"But do you know," he said, "that there was no drunkenness. I remember one party at White's ranch which lasted four days. They held it that long, I guess, because they came from so far away. Way up north of Liberty, and from Beaumont, and down at Moise Broussard's. One fellow got--well, a little one sided, but that's the only case of the kind I can recall."
Mrs. White, listening to the conversation, shuddered to think of what would happen today at a party where they left a barrel of whiskey for anyone to help himself.
He himself rode 40 or 50 miles to many a dance. He was a guest at the affairs at Broussard’s on Sabine Pass ridge. The old house, with the peacocks painted on its wooden walls, is still there.
Monroe White doesn't like the big, bully looking Brahma with the funny hump. Oh, yes, he tolerates him, but give White another breed. You feel that he thinks back to the great herd of what they called native cows, the Longhorns or Spanish cattle.
The first longhorns in Texas were a pair left by De Leon the conquistador, on the banks of either the Brazos or Trinity in the year 1689 when he marched far into east Texas. These and the wild Spanish ponies, famed in stories and songs for generations, were found by the first Americans across the Sabine.
Monroe White gives his favor, among the cattle breeds on the ranges here, to what he calls the Devon, a red critter with a white tail. When he was a youth his father bought a Devon bull.
“Uncle Steve Pipkin,” said White, “used to cut the Devon calves out of the herd without looking at their brands. He could tell them by their color alone.”
Who rode the free grass with Monroe in the old days? A legion of riders, many of whom have taken their final departure from the range. There was Seth Davis, Perry McFaddin and his father Bill, S. W. Pipkin whom they called Steve, J. J. Burrell and James Jackson and his brother John, now 83 years old, the cowman patriarch of Double Bayou.
Nope, no chaps in those days. Ropes and ropers, for a certainty—the best this side of the Pecos—but no chaps. They used them mostly, in the early day, in the sagebrush country, and where there was a likelihood of meeting up with a rattlesnake. Pistols? Yes, some carried them. You can check on that from my friend Tenau Arceneaux of Hamshire, who will tell you how the cowboys parked their artillery on a bed while they danced the night away at Moise Broussard’s place on the ridge.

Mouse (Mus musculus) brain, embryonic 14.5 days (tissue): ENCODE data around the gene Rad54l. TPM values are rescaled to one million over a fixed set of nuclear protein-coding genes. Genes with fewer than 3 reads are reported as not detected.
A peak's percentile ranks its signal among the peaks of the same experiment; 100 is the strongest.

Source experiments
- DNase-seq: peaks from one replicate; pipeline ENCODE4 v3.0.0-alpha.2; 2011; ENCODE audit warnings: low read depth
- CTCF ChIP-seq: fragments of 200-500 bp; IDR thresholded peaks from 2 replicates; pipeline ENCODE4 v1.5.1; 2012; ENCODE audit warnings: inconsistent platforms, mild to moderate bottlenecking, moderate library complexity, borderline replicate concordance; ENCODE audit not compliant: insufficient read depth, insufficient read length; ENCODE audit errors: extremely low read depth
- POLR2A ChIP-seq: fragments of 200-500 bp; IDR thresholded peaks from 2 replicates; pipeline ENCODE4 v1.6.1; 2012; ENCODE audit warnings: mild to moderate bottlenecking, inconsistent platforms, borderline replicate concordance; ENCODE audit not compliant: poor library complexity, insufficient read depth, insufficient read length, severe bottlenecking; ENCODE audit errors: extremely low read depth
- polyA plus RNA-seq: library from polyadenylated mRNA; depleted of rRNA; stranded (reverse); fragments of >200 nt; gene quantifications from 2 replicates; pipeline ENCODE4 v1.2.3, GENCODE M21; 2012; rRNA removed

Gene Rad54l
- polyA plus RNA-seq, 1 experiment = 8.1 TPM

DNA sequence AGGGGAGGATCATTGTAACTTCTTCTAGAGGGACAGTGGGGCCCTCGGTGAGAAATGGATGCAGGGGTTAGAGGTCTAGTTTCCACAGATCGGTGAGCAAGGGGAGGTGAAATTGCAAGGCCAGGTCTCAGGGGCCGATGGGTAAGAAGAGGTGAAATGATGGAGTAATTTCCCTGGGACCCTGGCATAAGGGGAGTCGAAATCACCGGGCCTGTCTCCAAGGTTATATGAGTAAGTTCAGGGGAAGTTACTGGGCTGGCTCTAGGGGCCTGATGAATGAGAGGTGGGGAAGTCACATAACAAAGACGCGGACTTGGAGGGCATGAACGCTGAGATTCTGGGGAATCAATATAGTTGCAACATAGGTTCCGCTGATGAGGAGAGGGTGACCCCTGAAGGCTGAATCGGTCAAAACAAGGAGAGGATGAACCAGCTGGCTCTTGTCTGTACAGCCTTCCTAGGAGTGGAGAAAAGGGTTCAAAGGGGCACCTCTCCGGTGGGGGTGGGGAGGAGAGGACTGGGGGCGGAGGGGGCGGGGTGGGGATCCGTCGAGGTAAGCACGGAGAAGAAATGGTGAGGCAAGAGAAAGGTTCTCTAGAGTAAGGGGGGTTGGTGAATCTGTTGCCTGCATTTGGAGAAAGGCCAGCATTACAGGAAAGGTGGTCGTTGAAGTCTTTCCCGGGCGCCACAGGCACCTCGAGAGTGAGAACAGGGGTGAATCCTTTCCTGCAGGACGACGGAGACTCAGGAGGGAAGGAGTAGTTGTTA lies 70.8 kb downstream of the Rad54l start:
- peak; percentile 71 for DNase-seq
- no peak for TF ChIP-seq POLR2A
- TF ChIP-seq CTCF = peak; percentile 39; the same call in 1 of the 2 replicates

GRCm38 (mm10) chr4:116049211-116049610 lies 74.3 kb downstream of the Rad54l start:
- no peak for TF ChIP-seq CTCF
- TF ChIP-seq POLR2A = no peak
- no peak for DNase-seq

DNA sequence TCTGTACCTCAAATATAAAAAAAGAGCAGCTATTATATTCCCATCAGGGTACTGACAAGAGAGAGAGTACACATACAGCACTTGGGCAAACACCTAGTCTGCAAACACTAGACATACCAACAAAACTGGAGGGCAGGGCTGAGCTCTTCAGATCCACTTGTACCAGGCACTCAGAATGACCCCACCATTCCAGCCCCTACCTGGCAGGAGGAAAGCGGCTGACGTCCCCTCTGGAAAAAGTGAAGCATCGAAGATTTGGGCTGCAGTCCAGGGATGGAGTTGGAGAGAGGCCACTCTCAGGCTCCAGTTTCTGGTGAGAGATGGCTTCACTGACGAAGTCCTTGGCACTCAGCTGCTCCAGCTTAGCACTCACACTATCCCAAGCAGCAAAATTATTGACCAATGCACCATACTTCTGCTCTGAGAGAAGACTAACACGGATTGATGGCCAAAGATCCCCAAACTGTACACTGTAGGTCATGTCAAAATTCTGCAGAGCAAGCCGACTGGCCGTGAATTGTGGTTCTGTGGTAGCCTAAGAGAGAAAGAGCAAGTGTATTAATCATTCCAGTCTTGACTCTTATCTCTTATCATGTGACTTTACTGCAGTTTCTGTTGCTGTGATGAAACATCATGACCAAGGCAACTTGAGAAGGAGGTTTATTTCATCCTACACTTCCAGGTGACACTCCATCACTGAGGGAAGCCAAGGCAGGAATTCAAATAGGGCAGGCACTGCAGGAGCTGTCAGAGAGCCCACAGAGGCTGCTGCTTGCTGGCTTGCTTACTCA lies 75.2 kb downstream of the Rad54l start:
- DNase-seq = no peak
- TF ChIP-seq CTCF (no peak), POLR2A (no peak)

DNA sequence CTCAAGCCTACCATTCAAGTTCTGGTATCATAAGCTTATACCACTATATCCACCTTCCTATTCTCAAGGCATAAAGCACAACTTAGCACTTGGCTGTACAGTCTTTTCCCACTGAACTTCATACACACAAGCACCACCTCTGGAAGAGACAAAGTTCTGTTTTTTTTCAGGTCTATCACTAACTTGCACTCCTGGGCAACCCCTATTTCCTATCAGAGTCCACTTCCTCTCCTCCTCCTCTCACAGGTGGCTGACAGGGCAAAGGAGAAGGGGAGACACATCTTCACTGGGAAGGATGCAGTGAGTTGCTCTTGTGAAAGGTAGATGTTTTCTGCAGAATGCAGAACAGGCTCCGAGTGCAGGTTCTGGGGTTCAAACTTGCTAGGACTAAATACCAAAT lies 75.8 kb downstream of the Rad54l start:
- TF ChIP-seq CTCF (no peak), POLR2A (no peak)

The latter-day cowboy of southeastern Texas, not to be outdone by his more colorful brother of west Texas, not to mention Montana and the Dakotas took on the chap. The high-heeled boot, however, was always an appurtenance of the cowman.
Before ’67 when the Southern Pacific, in its second and successful attempts to negotiate the coast country, came through Beaumont, marketing cattle was no small job. When the average person thinks of the Texas cattle trail, he thinks of the famed Chisolm. There was the El Paso-New Orleans trail, coming through this country. Buyers came from New Orleans and other points in Louisiana, bought the cattle, and drove themselves to various points east of the Sabine. Many central west cows were driven through here.
Jefferson and Chambers county ranchers drove many a herd across the Neches and Sabine themselves, swimming them most frequently at Collier’s ferry just north of Beaumont. In the El Paso-New Orleans trail through Beaumont there is a story to be written.
In the story of his life Monroe White sees few thrills. It’s been a work-a-day one to him, but to one who observes it in swift panorama as he recites it on the cool, shady, gallery at Winnie, it is a moving, picturesque tale, this tale of a man who has spent more than 75 full years in the saddle, who knew the ranges where deer were plentiful and when the Redman still trekked south to the salt grass country for his venison. He remembers the Civil War, Spindle Top hill as a Confederate cantonment, Beaumont as a village, and southeastern Texas as a country with barely 2000 people.